Tumor-Targeted Gene Delivery Product (Rexin-G) for Metastatic Cancer in Philippines

On December 18, the Philippine Bureau of Food and Drugs granted accelerated approval for a tumor-targeted gene delivery product (Rexin-G, Epeius Biotechnologies Corp) for the treatment of chemotherapy-resistant solid tumors.

The pathotropic, tumor-targeted, injectable retroviral vector carries a mutant form of the cyclin G1 gene, which selectively accumulates in metastatic sites to destroy tumor cells and their blood supply.

According to a company news release, it is among the first gene-based medicines to be approved anywhere in the world and has exhibited unprecedented single-agent efficacy where other agents (including targeted biologics) have failed.

In an effort to gain US Food and Drug Administration (FDA) approval, the company has opened advanced phase 1/2 trials in chemotherapy-resistant pancreatic cancer, breast cancer, and sarcoma. The FDA has also approved a phase 2 protocol for osteosarcoma that includes pediatric and adolescent patients.

The product previously was granted orphan drug status by the FDA in the treatment of pancreatic cancer.

Panitumumab Injection ( Vectibix) for Metastatic Colorectal Cancer in EU

On December 5, the European Commission approved panitumumab 100-mg/5-mL intravenous infusion (Vectibix, Amgen, Inc) as monotherapy for epidermal growth factor receptor (EGFR)–expressing metastatic colorectal cancer (mCRC) with nonmutated (wild-type) KRAS genes after failure of fluoropyrimidine-, oxaliplatin-, and irinotecan-containing chemotherapy regimens.

The conditional approval was based on a positive benefit/risk assessment in a patient population that currently has few treatment options, the company says in a news release.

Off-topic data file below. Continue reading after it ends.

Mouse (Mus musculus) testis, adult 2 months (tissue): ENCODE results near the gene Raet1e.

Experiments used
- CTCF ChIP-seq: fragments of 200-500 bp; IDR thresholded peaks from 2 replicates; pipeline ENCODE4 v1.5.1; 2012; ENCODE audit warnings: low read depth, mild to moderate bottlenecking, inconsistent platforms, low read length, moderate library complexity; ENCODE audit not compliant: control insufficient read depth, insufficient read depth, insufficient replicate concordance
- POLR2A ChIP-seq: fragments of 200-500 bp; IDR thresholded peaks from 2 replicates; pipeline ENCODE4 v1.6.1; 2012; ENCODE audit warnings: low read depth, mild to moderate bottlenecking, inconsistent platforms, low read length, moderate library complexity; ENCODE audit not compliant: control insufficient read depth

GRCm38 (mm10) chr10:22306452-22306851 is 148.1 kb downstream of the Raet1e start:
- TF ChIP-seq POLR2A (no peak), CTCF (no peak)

A prospectively defined analysis of data from a randomized, controlled phase 3 clinical trial showed that the addition of panitumumab to best supportive care (BSC) significantly increased mean progression-free survival (PFS) relative to BSC alone (96 vs 60 days; P < .0001).

Further analysis revealed that the effect of panitumumab on PFS was confined exclusively to the approximately 60% of patients whose tumors harbor wild-type KRAS.

"The ability to predict the patient population more likely to respond to Vectibix could potentially reduce drug exposure in patients who we know will not respond," says Eric Van Cutsem, MD, PhD, from the Digestive Oncology Unit, University Hospital, Leuven, Belgium, and panitumumab investigator, in a company news release.

Anti-EGFR therapies such as panitumumab inhibit downstream events that lead to malignant signaling. However, mutated or activated KRAS leads to continued signaling regardless of whether EGFR has been activated or therapeutically inactivated.

Panitumumab previously was approved by the US Food and Drug Administration in September 2006 for the treatment of EGFR-expressing mCRC in patients with disease progression while receiving or following fluoropyrimidine-, oxaliplatin- and irinotecan-containing chemotherapy regimens.